Of course, all of this begs the question, “Then why did the US use atomic bombs on Japan at all, let alone populated cities?” According to New Scientist, it was meant to “kick-start the Cold War rather than end the Second World War.” 
In an earlier, related discussion, my brother said that the attack on Pearl Harbor occurred during peace negations. I had learned the opposite, that the US and Japan were in the middle of signing a declaration of war when that attack occurred and that some American officials might have known about the attack beforehand. It appears we were both wrong. I have not discovered if there were any negotiations before the declaration, but the declaration itself came the day after the attack. I don’t know what gave me the misconception that the US needed representatives from Japan to declare war (an obviously silly idea, and is also a case of inaccuracy in memory; would be nice to have an eidetic memory).
However, it is interesting to note that “most Japanese were surprised, apprehensive, and dismayed by the news they were now at war with the U.S., a country many Japanese admired.” Apparently the Japanese government had resentments about American racist policies, too, which were definitely prevalent, when it came to Japanese Americans. The US also did not like Japan’s invasion of China, which is hypocritical since European settlers and then later the US government invaded North America and swept across the continent in obviously imperialist capacity. It does not mean the Japanese were right; it merely means that the US did not have any moral grounds to dispute them.
Something else I find very interesting is the “Hull note”:
On November 25 Henry L. Stimson, United States Secretary of War noted in his diary that he had discussed with US President Franklin D. Roosevelt the severe likelihood that Japan was about to launch a surprise attack, and that the question had been “how we should maneuver them [the Japanese] into the position of firing the first shot without allowing too much danger to ourselves.’”
As for the danger, it seems like it backfired. It turned out to be very dangerous for Americans in Pearl Harbor. The note itself “demanded the complete withdrawal of troops” from China, which the Japanese government took as “an ultimatum.” It does not justify their attack, but trying to “maneuver” into such an attack is hardly justifiable, either.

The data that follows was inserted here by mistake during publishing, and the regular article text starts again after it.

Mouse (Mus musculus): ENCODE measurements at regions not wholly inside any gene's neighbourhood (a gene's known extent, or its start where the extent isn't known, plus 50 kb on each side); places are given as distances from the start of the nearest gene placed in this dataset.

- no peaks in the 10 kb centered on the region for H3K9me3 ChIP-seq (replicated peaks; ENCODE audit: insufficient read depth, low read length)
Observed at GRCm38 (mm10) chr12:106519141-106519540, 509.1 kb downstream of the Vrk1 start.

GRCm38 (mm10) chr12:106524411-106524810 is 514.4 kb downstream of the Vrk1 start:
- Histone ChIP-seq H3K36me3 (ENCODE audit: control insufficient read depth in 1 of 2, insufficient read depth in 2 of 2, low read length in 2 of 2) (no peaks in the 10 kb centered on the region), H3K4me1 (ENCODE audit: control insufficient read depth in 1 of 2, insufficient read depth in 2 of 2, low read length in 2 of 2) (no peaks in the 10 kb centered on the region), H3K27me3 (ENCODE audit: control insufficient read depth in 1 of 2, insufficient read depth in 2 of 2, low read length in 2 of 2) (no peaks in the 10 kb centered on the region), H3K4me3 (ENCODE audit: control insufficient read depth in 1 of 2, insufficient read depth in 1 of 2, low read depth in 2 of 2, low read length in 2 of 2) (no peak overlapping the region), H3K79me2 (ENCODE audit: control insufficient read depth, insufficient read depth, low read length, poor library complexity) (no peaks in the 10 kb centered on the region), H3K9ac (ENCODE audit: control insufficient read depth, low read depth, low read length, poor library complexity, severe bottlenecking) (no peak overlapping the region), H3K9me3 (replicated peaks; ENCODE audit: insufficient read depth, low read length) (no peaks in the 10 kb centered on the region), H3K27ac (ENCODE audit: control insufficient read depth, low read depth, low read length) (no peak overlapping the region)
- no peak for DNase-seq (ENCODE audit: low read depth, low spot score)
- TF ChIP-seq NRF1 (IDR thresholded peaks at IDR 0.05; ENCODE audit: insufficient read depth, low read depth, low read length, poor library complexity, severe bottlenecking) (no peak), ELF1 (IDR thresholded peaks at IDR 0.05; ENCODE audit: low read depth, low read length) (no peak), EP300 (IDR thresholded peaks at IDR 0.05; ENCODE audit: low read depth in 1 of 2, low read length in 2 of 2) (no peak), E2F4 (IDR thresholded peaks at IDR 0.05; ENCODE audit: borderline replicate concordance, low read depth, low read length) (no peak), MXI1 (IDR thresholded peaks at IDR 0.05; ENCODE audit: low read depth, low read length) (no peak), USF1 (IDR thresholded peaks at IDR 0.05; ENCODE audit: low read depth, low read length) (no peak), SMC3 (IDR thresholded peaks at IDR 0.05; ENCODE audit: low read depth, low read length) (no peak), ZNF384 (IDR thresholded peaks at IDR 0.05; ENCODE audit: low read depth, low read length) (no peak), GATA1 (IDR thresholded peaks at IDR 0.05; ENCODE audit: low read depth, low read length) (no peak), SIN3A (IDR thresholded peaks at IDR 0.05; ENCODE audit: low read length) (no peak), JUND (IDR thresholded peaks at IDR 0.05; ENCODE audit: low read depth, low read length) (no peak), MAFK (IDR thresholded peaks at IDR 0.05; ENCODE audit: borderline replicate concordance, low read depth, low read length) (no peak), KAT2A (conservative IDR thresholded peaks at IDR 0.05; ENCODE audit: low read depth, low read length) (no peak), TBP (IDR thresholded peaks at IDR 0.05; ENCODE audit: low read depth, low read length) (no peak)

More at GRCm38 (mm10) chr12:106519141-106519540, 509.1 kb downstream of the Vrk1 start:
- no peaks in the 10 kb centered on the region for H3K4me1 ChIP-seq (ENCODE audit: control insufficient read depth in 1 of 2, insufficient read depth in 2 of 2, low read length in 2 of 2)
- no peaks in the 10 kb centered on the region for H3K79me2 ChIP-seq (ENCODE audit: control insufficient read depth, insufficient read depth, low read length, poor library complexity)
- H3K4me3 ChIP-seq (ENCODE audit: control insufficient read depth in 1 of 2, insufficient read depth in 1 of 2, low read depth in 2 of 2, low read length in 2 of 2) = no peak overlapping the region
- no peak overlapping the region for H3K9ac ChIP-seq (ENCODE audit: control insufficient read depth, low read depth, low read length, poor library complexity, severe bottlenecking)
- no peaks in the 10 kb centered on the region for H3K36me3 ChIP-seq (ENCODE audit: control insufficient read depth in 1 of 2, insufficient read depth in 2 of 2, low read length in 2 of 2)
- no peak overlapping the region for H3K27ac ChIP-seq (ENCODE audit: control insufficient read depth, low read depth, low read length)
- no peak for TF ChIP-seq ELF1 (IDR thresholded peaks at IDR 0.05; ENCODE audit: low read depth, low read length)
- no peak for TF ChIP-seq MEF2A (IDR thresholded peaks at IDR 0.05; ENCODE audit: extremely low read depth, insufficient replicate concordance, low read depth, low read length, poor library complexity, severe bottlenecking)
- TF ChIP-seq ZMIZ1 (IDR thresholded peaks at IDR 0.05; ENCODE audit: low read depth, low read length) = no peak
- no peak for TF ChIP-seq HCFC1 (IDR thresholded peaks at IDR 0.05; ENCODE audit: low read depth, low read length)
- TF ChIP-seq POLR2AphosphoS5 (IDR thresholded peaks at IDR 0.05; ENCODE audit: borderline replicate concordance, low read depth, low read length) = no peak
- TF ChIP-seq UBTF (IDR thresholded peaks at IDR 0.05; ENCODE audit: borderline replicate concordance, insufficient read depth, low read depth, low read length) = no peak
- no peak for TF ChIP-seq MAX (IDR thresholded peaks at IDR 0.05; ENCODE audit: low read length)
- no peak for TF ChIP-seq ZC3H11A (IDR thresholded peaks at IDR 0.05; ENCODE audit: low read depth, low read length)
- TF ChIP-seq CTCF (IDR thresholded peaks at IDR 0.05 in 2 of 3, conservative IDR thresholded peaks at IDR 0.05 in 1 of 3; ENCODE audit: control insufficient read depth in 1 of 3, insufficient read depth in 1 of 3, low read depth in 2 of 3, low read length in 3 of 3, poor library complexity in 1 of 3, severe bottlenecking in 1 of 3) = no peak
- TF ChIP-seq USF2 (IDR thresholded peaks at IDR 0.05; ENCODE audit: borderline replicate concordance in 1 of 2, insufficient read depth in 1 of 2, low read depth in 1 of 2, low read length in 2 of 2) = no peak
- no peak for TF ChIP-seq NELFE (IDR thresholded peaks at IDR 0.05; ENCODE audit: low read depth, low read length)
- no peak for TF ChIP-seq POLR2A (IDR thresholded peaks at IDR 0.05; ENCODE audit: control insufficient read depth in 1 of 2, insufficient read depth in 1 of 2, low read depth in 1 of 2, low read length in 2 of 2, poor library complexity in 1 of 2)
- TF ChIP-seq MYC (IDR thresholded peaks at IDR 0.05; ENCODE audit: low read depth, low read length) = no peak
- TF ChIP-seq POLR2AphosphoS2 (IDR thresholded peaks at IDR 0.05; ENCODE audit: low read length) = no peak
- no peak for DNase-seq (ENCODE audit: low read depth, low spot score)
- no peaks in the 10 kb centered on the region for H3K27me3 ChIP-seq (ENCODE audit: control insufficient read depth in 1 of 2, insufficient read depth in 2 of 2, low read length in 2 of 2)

My brother also, like many people I have encountered, insisted that most of what I say is based on “conspiracy theories.” I actually do not talk about conspiracies most of the time; I merely discuss things that are already out in the open. They may have been conspiracies at one time, but the truth is out now and there is no more need for secrecy.
One thing he told me was that Palestinians stormed the Christian church in Jerusalem during the Crusades; it was something he saw in a documentary. After checking this out, I have learned this is completely wrong.
First, “Palestinians are the descendants of everyone who ever lived in the land, just as modern Britons are descendants of ancient Celts, Saxons, Vikings, Normans, Huguenots, Jews and recent migrants from the Caribbean and south Asia” (emphasis added). I will admit I did not know this, even though it supports my point of view. Second, it was the Turks who sacked the churches to begin the First Crusade and, if the above is correct, many of the Christians they slaughtered were Palestinian. So, at the very least, my brother must have misrepresented what he saw and heard in that documentary.
While people from many religions still kill each other over religious differences, that doesn’t negate the fact that Israelis are settlers and Palestinians are the indigenous people of what is now called Israel.
Two things my brother said that are facts:
1. There are many people in the world (including the United States) who hate others based on misguided religious fanaticism (and racism) without any real basis otherwise.
2. Communists supplied weapons to the North Vietnamese to subjugate the South Vietnamese.
Now here are the things that I talked about: